NCGrowth, an affiliated center of the Kenan Institute, provides two successful examples through its economic development case study site, HomeGrown Tools, where communities have successfully stimulated private investment and job creation. The town of Rugby, North Dakota, partnered with a statewide training program to enhance the job skills of residents when its workforce lacked computer skills. Another illustrative case took place in Morrilton, Arkansas, where a coalition of community leaders developed partnerships and job training programs for workers put out of work when two large employers closed their doors in the same week.
These and other case studies demonstrate that local governments can play a major role in bridging gaps between the demand and supply sides of the labor market. When a mismatch exists between the set of available jobs and the capabilities of a given workforce, the public and private sectors can and should work together to find creative retraining solutions.
Deglobalization is likely to amplify the skills gap associated with technology as well as alter labor demand in other ways. International supply chains became a liability over the last few years given the COVID-19 pandemic, as well as associated lockdowns and border closings. In response, U.S. firms are moving more manufacturing back home; a recent report from the Reshoring Initiative estimated that 350,000 jobs were brought back to the U.S. in 2022.1 While these jobs are certainly welcome, the return of manufacturing will require significant investment in plants, property and equipment to build more goods domestically. More important, it will also require an adequate supply of workers.
The semiconductor industry is one example of this trend. Fueled in part by the passage of the CHIPS and Science Act of 2022, a number of firms have announced the construction of new manufacturing facilities in the U.S. Micron Technology is adding facilities in Boise, Idaho, and, more recently, Clay, New York. Intel recently broke ground on a facility in Ohio, as did TSMC in Phoenix and SkyWater in West Lafayette, Indiana. If all new chip manufacturing capacity is built as planned, it will require an estimated 30,000 new high-tech employees, which will only exacerbate the skills gap.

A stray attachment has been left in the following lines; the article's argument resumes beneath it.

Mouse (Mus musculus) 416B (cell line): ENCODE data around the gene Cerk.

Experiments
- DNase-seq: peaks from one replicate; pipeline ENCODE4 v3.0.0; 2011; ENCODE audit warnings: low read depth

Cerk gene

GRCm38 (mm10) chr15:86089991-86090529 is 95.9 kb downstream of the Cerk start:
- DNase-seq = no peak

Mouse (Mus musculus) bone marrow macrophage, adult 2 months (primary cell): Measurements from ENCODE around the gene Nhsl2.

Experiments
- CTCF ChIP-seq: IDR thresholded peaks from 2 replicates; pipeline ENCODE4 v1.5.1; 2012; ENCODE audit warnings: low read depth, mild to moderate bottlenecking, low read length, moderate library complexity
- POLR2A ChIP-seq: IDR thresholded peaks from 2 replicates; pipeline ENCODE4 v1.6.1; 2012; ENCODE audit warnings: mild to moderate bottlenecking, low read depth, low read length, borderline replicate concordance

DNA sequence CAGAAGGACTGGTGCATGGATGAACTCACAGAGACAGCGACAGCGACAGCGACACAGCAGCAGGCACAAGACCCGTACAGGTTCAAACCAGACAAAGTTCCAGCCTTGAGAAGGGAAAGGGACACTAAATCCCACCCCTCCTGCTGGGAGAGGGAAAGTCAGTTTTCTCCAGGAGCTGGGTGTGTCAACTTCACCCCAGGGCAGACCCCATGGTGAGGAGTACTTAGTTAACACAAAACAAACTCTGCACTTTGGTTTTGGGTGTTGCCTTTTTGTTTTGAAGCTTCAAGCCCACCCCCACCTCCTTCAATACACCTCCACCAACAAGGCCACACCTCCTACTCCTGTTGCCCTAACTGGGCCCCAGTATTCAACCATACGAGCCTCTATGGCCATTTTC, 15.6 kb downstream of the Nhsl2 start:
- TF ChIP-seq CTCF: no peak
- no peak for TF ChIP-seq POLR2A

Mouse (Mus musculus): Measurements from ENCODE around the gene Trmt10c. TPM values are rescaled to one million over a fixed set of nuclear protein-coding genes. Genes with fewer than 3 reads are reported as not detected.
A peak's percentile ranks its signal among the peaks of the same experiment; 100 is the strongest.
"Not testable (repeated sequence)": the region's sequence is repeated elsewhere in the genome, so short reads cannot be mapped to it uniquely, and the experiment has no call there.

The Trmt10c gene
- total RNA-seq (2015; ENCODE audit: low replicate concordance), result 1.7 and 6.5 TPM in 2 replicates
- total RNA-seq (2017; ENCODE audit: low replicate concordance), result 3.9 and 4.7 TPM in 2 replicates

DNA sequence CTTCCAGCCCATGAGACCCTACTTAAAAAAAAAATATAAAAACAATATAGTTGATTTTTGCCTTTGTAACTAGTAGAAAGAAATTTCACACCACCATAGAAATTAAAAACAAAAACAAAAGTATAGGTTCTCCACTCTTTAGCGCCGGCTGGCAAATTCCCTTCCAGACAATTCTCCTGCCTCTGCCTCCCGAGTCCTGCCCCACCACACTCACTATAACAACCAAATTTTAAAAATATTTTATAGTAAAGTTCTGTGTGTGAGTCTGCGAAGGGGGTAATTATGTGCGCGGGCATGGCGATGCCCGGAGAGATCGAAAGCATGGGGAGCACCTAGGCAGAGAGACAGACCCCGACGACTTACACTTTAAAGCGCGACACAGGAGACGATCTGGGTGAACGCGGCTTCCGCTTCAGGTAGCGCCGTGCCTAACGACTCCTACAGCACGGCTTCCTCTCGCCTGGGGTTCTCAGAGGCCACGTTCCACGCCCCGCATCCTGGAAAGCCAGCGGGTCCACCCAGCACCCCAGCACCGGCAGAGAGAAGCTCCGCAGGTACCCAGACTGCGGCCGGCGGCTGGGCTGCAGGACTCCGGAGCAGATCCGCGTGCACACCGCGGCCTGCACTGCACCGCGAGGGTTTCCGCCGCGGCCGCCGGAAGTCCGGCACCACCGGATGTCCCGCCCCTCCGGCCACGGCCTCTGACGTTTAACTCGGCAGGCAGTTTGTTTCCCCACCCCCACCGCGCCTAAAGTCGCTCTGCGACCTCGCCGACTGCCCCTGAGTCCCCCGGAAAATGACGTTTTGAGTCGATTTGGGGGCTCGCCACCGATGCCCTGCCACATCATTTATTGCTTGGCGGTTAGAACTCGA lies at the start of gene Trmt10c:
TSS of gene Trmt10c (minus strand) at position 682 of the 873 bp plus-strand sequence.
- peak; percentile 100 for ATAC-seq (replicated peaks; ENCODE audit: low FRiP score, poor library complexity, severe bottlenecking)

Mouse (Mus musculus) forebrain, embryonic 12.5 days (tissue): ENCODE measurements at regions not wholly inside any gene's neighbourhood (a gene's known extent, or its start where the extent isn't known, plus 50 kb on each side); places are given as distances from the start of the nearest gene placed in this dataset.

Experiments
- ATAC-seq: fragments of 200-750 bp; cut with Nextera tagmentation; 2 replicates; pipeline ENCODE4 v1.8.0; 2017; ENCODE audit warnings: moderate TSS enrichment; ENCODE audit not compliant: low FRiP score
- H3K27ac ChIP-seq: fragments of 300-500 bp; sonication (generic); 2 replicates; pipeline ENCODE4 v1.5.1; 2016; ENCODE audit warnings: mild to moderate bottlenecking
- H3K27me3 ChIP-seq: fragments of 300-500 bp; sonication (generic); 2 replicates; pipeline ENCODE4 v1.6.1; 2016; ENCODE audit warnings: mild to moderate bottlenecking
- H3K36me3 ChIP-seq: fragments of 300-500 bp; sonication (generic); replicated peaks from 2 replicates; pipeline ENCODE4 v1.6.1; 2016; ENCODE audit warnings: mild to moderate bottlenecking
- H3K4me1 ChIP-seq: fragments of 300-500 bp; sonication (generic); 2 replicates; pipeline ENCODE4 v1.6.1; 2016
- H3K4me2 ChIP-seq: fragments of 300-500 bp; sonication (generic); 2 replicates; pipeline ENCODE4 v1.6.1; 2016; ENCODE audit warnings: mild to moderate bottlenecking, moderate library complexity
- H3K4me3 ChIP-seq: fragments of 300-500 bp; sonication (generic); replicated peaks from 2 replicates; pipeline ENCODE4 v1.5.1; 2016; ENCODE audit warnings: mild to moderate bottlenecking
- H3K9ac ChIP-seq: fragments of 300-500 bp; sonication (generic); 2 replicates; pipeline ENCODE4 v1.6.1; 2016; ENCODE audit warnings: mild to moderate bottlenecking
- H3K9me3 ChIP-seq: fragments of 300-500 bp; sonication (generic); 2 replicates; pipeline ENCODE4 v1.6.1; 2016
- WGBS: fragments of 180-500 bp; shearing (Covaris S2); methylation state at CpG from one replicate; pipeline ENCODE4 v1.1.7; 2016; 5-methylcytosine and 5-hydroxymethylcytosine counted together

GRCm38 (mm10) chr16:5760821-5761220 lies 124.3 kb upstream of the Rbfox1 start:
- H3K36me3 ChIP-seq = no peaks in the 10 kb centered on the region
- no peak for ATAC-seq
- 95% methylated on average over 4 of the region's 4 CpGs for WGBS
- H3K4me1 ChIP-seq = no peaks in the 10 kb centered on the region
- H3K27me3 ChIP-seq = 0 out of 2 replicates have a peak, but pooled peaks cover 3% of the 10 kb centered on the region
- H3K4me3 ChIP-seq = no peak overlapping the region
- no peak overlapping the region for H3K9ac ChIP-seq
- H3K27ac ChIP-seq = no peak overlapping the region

Moreover, reshoring will add demand for jobs outside the high-tech industry. For example, before all these new high-tech workers can don their “bunny suits” to manufacture microchips, we first need an army of construction workers to build these factories. Those additional new jobs will spur more economic development in the surrounding microeconomies – a phenomenon we examine in our American Growth Project.
Finally, while there is a focus on demand for hard skills, such as AI, skilled manufacturing and data scientists, there has also been a shift in the types of managers that firms need. Leaders in 2023 must be able to manage a demographically diverse workforce that may also be geographically diverse, with some employees working from home. As employee preferences change, managers must also be able to adapt and meet these evolving needs while also staying on top of ever-evolving technology. This becomes particularly important considering the pace of technological change mentioned above; so-called soft skills such as communication and facilitating social interaction remain a domain in which humans vastly outperform machines.2
While the year is starting off with some strong signs from the demand side of the labor market, the current uncertainty around economic conditions leaves us with numerous questions as to how the coming year will play out. In the long term, workers and firms are in the midst of finding a new equilibrium for the modern labor market – one in which demand for a skilled and agile workforce is meeting changes in what individuals want out of their work lives. We will discuss both dynamics over the next year, combining academic expertise with an ear to the ground through our Kenan Insights, commentaries, webinars and conferences. We look forward to you joining us in this exploration.
1 Reshoring Sets New Record in Q3 2022. (2022, December 22). Material Handling & Logistics. https://www.mhlnews.com/global-supply-chain/article/21256833/reshoring-sets-new-record-in-q3-2022
2 Deming, D. J. (2017). The Growing Importance of Social Skills In The Labor Market. The Quarterly Journal of Economics, 132(4), 1593–1640. https://www.jstor.org/stable/26372714